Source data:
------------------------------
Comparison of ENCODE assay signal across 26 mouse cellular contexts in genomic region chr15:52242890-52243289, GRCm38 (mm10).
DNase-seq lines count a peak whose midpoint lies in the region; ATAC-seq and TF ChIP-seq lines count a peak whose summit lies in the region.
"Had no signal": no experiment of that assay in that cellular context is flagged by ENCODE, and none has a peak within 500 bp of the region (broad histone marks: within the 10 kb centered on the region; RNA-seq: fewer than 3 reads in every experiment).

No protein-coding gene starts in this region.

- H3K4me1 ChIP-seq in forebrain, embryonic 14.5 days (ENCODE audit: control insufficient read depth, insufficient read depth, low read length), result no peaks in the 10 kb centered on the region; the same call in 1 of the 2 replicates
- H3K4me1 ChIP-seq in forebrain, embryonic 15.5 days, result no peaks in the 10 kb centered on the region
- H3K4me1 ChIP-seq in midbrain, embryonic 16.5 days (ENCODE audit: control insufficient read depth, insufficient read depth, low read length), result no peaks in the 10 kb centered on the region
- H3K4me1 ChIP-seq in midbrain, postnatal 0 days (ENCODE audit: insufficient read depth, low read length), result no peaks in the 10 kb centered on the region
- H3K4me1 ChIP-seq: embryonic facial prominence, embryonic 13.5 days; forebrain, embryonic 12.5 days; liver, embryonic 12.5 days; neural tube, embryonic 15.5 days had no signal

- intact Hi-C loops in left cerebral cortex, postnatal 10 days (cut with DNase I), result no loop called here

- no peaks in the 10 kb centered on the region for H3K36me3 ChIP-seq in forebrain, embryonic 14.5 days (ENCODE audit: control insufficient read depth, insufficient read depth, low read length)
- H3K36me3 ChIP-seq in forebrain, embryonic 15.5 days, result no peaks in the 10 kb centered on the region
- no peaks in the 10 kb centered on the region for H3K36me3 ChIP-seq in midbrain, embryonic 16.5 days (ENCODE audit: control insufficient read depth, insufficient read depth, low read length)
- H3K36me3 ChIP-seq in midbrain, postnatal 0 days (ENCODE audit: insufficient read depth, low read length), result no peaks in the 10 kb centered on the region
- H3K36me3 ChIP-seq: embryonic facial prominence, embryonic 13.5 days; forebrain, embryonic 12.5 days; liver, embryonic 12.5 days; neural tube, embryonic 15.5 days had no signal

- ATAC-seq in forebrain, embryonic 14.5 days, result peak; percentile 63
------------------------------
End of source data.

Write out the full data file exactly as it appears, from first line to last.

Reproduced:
Comparison of ENCODE assay signal across 26 mouse cellular contexts in genomic region chr15:52242890-52243289, GRCm38 (mm10).
DNase-seq lines count a peak whose midpoint lies in the region; ATAC-seq and TF ChIP-seq lines count a peak whose summit lies in the region.
"Had no signal": no experiment of that assay in that cellular context is flagged by ENCODE, and none has a peak within 500 bp of the region (broad histone marks: within the 10 kb centered on the region; RNA-seq: fewer than 3 reads in every experiment).

No protein-coding gene starts in this region.

- H3K4me1 ChIP-seq in forebrain, embryonic 14.5 days (ENCODE audit: control insufficient read depth, insufficient read depth, low read length), result no peaks in the 10 kb centered on the region; the same call in 1 of the 2 replicates
- H3K4me1 ChIP-seq in forebrain, embryonic 15.5 days, result no peaks in the 10 kb centered on the region
- H3K4me1 ChIP-seq in midbrain, embryonic 16.5 days (ENCODE audit: control insufficient read depth, insufficient read depth, low read length), result no peaks in the 10 kb centered on the region
- H3K4me1 ChIP-seq in midbrain, postnatal 0 days (ENCODE audit: insufficient read depth, low read length), result no peaks in the 10 kb centered on the region
- H3K4me1 ChIP-seq: embryonic facial prominence, embryonic 13.5 days; forebrain, embryonic 12.5 days; liver, embryonic 12.5 days; neural tube, embryonic 15.5 days had no signal

- intact Hi-C loops in left cerebral cortex, postnatal 10 days (cut with DNase I), result no loop called here

- no peaks in the 10 kb centered on the region for H3K36me3 ChIP-seq in forebrain, embryonic 14.5 days (ENCODE audit: control insufficient read depth, insufficient read depth, low read length)
- H3K36me3 ChIP-seq in forebrain, embryonic 15.5 days, result no peaks in the 10 kb centered on the region
- no peaks in the 10 kb centered on the region for H3K36me3 ChIP-seq in midbrain, embryonic 16.5 days (ENCODE audit: control insufficient read depth, insufficient read depth, low read length)
- H3K36me3 ChIP-seq in midbrain, postnatal 0 days (ENCODE audit: insufficient read depth, low read length), result no peaks in the 10 kb centered on the region
- H3K36me3 ChIP-seq: embryonic facial prominence, embryonic 13.5 days; forebrain, embryonic 12.5 days; liver, embryonic 12.5 days; neural tube, embryonic 15.5 days had no signal

- ATAC-seq in forebrain, embryonic 14.5 days, result peak; percentile 63